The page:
CEsA Thinks 2023 – Research Seminars | November 9 – December 7, 2023, 6pm-8pm | ISEG – Amphitheatre 23 (F1)
The coordinators Vincent Agulonye and Daniel Adayi, the Centre for African and Development Studies (CEsA/CSG/ISEG/ULisboa) and the ISEG – Lisbon School of Economics and Management, of the University of Lisbon (ULisboa), are pleased to invite you to the CEsA Thinks 2023 – Research Seminars. Presentations aim to promote peer discussions on current research conducted by researchers in the field of Development, with the aim of generating contributions and criticism of the works presented.
The Research Seminars Cycle will take place from November 9 to December 7, 2023, always on Thursdays*, from 6 pm to 8 pm (Lisbon time, UTC+0). The seminars will be in person** at Amphitheatre 23, Francesinhas 1 – ISEG (Rua do Quelhas 6, 1200-781 Lisbon, Portugal). Check out the full programme in the poster above.
*The only exception is on November 23, when there will be no session.
**The only exception is the session on November 16, which will be online. Zoom link: https://us06web.zoom.us/j/86512403600?pwd=CGMg30y64Lz48TPkrlZKyvllsuuRI1.1#success
CEsA Thinks 2023
Date: from November 9 to December 7, 2023, from 6 pm to 8 pm (Lisbon time, UTC+0). Always on Thursdays, with the exception of November 23rd, when there will be no session.
Venue: Amphitheatre 23, Francesinhas 1 – ISEG (Rua do Quelhas 6, 1200-781 Lisbon, Portugal)
Seminars will be in person, with the exception of November 16, when there will be no session (Zoom link: https://us06web.zoom.us/j/86512403600?pwd=CGMg30y64Lz48TPkrlZKyvllsuuRI1.1#success).
Get to know more about the sessions and its presenters
November 9 – “Maria, a Filha de Deus: Os caminhos para a paz em Cabo Delgado”
Presenter: Yussuf Adam (Eduardo Mondlane University, Maputo, Mozambique)
Yussuf Adam is Chief of the Department of History and Associate Professor at the Faculty of Letters and Social Sciences – Department of History at the University of Eduardo Mondlane (Maputo, Mozambique). Adam teaches the Social History of Health and Environment, and Urbanization and Rural Development in Africa. He holds a BA and a Master’s degree in History, and a PhD in Social Sciences from Roskilde University (Denmark).
November 16 – “Autocratic and Democratic State-Centered Model and the Challenges for the Development of Africa”
Presenter: Jacob Audu (Ahmadu Bello University, Zaria, Nigéria)
Jacob Audu is Associate Professor at the Department of Political Sciences and International Studies – Faculty of Social Sciences at the Ahmadu Bello University (Zaria, Nigeria). Audu holds a PhD in Philosophy and is a researcher and consultant in security, governance and democracy.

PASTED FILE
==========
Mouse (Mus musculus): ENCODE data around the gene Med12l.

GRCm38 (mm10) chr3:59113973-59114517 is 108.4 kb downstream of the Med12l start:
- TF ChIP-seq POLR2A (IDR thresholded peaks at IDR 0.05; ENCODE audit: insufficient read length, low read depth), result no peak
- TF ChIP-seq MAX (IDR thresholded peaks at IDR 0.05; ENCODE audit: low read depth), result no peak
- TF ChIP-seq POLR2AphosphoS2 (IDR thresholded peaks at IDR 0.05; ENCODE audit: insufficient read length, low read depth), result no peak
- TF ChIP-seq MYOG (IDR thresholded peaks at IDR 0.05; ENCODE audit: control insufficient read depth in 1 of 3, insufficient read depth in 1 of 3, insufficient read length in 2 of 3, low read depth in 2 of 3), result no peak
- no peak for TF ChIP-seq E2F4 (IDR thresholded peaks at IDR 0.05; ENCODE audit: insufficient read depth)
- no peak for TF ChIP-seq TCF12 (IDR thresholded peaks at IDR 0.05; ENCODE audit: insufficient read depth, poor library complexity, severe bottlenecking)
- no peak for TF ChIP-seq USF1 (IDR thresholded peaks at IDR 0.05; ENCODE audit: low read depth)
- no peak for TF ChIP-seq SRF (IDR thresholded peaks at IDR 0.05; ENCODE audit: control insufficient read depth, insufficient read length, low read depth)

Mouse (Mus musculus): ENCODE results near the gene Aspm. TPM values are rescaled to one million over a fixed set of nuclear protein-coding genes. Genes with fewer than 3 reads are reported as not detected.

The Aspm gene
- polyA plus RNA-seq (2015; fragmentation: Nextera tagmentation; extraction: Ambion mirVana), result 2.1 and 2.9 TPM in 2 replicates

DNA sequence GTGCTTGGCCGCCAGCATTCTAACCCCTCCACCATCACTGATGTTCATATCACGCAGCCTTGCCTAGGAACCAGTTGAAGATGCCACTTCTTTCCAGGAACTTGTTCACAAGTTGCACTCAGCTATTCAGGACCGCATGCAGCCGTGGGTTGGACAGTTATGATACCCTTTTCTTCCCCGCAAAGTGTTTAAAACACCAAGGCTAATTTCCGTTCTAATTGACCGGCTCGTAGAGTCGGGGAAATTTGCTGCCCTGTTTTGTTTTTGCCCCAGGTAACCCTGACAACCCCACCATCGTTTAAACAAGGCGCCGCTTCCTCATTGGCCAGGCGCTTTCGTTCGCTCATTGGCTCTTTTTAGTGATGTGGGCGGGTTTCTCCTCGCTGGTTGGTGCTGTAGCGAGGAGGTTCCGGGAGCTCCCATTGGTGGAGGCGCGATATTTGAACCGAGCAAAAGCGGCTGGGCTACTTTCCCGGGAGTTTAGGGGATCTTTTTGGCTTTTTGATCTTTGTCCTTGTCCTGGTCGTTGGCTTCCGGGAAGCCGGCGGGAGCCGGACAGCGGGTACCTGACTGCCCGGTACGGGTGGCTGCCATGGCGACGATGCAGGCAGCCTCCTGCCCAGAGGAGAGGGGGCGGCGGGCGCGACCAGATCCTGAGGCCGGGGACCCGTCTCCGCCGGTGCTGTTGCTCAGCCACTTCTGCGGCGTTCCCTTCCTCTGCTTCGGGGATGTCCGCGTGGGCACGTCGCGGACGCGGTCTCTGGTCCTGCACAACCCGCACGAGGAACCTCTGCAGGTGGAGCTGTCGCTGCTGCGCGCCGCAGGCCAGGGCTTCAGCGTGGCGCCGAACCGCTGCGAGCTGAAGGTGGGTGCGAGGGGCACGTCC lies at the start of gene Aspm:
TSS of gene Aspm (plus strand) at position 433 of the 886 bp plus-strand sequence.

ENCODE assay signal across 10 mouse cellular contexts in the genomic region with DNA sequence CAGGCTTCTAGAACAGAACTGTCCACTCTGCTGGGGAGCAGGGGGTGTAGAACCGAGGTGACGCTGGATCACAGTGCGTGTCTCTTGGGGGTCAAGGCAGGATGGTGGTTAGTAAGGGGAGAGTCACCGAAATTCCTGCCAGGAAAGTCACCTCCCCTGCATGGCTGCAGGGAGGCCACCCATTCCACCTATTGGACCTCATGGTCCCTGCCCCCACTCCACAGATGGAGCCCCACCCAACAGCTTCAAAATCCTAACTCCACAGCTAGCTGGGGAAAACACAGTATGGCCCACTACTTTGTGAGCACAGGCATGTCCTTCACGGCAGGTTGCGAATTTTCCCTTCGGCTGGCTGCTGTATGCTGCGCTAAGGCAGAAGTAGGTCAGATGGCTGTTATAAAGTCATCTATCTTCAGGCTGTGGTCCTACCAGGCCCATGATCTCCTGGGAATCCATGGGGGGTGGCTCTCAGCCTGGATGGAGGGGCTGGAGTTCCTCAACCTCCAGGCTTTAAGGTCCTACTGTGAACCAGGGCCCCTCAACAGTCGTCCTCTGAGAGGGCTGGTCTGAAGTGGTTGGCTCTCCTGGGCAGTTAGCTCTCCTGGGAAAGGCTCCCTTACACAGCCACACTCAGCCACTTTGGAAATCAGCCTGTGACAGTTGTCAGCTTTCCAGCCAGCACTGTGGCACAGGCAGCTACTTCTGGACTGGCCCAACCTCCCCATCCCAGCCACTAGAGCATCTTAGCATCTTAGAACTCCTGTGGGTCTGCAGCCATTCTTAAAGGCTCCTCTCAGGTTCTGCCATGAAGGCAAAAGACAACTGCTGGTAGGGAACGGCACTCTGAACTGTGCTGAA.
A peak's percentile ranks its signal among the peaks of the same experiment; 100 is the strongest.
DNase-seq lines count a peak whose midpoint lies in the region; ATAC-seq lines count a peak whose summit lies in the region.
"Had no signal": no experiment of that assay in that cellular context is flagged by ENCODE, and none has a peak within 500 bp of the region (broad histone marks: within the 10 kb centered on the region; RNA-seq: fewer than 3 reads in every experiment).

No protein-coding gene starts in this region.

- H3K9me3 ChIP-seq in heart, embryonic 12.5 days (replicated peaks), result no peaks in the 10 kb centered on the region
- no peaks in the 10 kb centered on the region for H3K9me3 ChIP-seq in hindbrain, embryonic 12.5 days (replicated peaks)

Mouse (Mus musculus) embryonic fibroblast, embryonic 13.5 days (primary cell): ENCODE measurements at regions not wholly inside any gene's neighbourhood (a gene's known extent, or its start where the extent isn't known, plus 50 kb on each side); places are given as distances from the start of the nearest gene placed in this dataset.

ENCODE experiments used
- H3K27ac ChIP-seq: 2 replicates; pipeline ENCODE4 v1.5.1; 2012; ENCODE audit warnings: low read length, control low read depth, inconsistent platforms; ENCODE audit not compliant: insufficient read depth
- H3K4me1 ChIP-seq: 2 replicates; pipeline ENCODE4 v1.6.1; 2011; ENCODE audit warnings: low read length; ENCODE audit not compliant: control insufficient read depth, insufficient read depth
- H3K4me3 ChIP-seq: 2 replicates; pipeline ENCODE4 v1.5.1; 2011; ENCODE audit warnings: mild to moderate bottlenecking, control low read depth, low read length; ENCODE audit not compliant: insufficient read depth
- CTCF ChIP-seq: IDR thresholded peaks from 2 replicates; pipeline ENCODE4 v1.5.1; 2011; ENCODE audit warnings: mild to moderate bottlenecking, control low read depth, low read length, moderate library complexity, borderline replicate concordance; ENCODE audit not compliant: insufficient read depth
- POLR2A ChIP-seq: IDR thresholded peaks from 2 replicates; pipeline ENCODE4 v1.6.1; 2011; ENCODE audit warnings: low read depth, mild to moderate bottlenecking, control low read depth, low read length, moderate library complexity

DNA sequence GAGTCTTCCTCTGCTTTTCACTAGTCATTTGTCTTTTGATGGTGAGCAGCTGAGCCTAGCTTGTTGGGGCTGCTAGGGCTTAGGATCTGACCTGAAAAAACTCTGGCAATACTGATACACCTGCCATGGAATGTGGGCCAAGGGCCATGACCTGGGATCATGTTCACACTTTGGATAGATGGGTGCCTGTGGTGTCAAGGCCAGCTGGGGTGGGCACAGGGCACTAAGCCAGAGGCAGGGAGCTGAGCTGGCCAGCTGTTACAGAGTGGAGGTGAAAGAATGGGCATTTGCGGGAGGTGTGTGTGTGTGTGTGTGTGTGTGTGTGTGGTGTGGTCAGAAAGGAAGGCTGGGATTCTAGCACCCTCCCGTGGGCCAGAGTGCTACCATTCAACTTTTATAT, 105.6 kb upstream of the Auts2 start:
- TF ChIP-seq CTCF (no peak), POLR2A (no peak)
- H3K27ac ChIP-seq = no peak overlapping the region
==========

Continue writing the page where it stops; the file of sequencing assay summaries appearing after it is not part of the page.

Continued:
November 30 – “Fragilities and Shocks Effects on Communities in Eastern Africa”
Presenter: Vincent Agulonye (CSG/ISEG/ULisboa)
Vincent Agulonye is a CEsA researcher (CSG/ISEG/ULisboa). He holds a PhD in Development Studies from ISEG, University of Lisbon. At the moment, he is involved in studying development trends in Nigeria’s private sector (especially in the manufacturing industry) in Anambra.
December 7 – “Understanding the Determinants of Growth in Developing Countries: The example of China-Sub-Saharan Africa economic relationships”
Presenter: Alice Sindzingre/CEsA/CSG/ISEG/ULisboa
Abstract: The economic relationship between Sub-Saharan Africa and China intensified from the 2000s onwards. A key debate is as to whether these relationships have contributed to the economic growth of African economies – a debate that also has political economy implications in view of the criticisms of China’s presence in Africa. The determinants of growth highlighted by economic theory usually refer to physical capital (investment), human capital, innovation (including industrialisation), economic policies (e.g., trade openness), and institutions. Interestingly, the empirical impacts of China-Africa economic relationships may not fully illustrate the theoretical findings of the growth literature. It is argued that China’s economic relationships – trade, investment – have been drivers of growth in Sub-Saharan Africa, but that China’s impact on African growth has been limited by the specific modalities of these relationships: e.g., the economic weight of China makes it a player with which African countries cannot compete, notably for their own industrialisation that is threatened by Chinese industrial products; a substantial part of these relationships relies on primary commodities with low value added and hence wealth creation; and the contribution of China to the consolidation of African institutions remains limited, though economic theory views institutions as core determinants of growth. A subsequent argument is that China may not differ from Africa’s previous economic partners, e.g., Western countries, which have also exhibited mixed contributions to Africa’s growth.
Alice Sindzingre is a Research Associate at the CEPN (Paris-North Economics Centre, University Paris-North, France), at the LAM Research Centre (‘Africas in the World’, National Centre for Scientific Research/CNRS-SciencesPo-Bordeaux, France) and at the Centre for African and Development Studies (CEsA, ISEG, University of Lisbon, Portugal). She has been a member of the Core Team of the World Bank World Development Report 2000-1 on poverty. She has conducted research on development economics and political economy with a focus on Sub-Saharan Africa and has published articles in academic journals and books on a large range of topics, including international trade, foreign aid, China-Africa relationships, the theory of institutions, and the epistemology of economics.
Author: CEsA Communication (email@example.com)